Freeport + Mid-Coast

Freeport + Mid-Coast Travel Guide

Complete with an 1856 Fresnel lens, this lighthouse is available for weekly rentals for up to four people.

A pastoral 14-mile drive south of Bath, this 529-acre park beach is an aberration for one reason: it has sand, and lots of it.

Antique planes, trains, and automobiles are showcased at this family-friendly museum, located near the Knox County Airport. All of the 100-plus vehicles on permanent display are in working condition—even though some date back as far as the 1800s.

Hosted by the Maine Organic Farmers and Gardeners Association since 1977, this annual three-day fair celebrates rural living with hundreds of eco-friendly events and performances that attract roughly 15,000 visitors each year.

One of the most enjoyable—and traffic-free—ways of taking in Maine’s mid-coast is by train.

For those who can bypass the buildings themselves and are interested only in lens lore and technology, the Maine Lighthouse Museum in Rockland has a diverse permanent collection of Fresnel lenses—the largest in the world.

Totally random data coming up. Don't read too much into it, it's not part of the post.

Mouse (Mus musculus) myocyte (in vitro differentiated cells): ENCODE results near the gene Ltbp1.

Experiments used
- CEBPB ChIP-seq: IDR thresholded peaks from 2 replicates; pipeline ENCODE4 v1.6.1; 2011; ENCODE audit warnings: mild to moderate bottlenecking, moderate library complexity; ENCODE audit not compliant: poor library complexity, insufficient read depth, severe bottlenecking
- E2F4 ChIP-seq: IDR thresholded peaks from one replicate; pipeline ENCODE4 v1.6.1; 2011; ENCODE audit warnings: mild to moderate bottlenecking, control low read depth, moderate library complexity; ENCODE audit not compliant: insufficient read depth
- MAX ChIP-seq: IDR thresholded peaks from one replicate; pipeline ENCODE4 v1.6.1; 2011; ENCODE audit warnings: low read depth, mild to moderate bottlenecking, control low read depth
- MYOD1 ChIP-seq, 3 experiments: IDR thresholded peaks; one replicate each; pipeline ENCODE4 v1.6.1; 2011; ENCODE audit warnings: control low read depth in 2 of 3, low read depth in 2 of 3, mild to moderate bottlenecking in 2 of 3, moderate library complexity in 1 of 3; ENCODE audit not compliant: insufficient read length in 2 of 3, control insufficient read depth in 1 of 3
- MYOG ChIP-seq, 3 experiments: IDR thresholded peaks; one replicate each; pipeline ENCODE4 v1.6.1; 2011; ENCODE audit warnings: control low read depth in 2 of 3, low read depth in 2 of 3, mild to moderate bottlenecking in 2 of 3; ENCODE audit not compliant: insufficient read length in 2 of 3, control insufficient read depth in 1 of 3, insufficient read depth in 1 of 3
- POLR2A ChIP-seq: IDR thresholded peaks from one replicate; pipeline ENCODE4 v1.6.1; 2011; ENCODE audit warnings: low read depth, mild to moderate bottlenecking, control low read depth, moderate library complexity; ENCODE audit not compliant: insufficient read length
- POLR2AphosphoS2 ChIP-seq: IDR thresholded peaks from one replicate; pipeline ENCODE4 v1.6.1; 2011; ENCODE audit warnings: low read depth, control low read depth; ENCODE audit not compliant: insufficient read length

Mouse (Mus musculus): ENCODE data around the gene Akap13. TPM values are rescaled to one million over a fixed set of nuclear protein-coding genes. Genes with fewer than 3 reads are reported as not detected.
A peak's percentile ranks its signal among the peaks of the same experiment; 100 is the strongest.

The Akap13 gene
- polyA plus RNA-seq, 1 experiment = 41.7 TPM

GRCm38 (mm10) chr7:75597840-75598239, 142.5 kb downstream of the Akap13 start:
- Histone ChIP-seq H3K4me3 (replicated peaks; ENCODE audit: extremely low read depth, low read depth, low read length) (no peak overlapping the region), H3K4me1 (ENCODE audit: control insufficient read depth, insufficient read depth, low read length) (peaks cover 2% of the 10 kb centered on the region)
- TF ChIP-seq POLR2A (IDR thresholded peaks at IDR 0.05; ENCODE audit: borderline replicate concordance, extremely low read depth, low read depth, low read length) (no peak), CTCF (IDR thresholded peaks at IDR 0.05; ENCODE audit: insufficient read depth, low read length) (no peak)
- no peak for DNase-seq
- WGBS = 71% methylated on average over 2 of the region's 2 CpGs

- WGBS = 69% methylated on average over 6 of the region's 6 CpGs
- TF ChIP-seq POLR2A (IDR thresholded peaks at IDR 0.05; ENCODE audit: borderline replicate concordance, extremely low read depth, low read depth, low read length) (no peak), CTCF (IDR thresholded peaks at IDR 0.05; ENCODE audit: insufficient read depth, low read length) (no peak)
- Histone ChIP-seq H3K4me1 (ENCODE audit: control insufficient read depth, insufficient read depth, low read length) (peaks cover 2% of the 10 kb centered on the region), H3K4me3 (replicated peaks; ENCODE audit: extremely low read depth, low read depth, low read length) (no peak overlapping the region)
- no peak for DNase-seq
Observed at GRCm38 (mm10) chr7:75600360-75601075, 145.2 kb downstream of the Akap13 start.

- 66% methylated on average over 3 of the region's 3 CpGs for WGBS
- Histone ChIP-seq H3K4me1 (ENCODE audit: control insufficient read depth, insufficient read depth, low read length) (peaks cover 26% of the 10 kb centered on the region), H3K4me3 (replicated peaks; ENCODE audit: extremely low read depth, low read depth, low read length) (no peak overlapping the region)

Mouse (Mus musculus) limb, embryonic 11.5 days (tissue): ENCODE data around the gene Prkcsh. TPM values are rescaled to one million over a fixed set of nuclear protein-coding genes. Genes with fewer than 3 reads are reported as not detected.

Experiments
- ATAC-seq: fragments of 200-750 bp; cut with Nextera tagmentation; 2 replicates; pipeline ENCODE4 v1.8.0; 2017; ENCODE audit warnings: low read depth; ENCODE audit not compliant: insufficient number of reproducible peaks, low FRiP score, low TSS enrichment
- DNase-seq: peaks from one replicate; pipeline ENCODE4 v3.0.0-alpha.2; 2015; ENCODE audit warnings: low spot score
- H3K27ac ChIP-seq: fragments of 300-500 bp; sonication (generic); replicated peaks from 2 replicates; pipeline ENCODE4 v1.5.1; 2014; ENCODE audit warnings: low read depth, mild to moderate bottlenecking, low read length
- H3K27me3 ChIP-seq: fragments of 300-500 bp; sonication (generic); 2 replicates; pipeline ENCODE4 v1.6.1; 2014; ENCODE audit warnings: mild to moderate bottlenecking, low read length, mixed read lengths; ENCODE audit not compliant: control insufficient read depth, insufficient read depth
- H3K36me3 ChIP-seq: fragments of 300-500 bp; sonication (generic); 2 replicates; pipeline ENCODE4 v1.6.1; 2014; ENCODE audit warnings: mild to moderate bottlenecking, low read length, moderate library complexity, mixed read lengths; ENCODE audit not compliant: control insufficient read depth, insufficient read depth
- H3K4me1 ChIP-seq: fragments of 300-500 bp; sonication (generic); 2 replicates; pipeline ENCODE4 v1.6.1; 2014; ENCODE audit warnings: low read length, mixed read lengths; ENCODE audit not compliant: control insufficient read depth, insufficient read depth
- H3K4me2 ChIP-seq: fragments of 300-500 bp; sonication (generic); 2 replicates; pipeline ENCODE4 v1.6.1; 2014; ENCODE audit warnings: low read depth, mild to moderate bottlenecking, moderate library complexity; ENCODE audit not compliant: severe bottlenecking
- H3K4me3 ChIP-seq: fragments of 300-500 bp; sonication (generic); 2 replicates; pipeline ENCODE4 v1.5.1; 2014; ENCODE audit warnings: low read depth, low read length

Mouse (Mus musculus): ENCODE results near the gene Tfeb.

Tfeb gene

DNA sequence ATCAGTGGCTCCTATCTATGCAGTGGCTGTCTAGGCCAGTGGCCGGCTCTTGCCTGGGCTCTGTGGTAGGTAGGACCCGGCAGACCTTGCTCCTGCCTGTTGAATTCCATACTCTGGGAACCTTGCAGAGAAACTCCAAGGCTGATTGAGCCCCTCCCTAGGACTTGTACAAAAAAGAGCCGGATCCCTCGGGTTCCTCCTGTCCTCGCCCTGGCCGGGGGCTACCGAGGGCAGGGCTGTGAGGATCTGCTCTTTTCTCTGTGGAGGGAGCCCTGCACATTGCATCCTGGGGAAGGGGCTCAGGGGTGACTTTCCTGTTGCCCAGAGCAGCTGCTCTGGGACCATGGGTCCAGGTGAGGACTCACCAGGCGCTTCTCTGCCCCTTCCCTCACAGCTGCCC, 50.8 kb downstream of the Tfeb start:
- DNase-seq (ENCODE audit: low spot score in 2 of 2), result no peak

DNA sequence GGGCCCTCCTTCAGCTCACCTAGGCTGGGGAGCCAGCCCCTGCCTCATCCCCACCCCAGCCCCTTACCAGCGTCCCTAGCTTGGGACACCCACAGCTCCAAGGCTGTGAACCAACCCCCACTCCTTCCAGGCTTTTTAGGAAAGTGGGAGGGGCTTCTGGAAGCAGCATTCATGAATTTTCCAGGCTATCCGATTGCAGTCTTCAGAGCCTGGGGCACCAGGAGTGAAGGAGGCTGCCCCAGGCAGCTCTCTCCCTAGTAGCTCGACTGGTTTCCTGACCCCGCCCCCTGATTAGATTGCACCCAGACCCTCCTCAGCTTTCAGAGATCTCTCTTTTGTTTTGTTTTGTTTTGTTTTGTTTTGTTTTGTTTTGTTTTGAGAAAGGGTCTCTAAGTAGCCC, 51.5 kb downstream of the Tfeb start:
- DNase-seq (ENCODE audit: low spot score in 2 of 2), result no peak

Opened in 2007 on Rockland’s rapidly developing Main Street, this stylish women’s clothing boutique sticks out—in a good way—in the land of jeans and Crocs.

Camden Hills State Park is open year-round, with a variety of activities available across its 5,500 acres, from relatively low-exertion (bird-watching, picnicking) to downright athletic (cross-country skiing, off-road biking).

Near Bath, this Mid-Coast Maine farm stand and gourmet market specializes in artisanal cheese and seasonal local produce.

There's a whole lot happening at Spiller Farm. Strawberries, apples, raspberries, potatoes, and other fruits and veggies are grown on the land, and sold at the farm's eponymous market, which also serves sandwiches and snacks.

High on Hathorne Point, 14.5 miles from Rockland, is the beautiful and haunting Olson House, subject of hundreds of works of art by Andrew Wyeth.

Learn about lobsters and other wildlife on a nature windjammer sail.

Until 2002, when it moved inland, Maine’s largest and oldest prison (where in the 1800s inmates were fed the cheapest eats around: lobster) sat just a quarter of a mile from busy, tourist-filled Route 1.

Hardy Boat Cruises’ fleet consists of just one boat, the 60-foot-long Hardy III, which serves as both a ferry (running between New Harbor and Monhegan Island) and as a sightseeing cruise boat.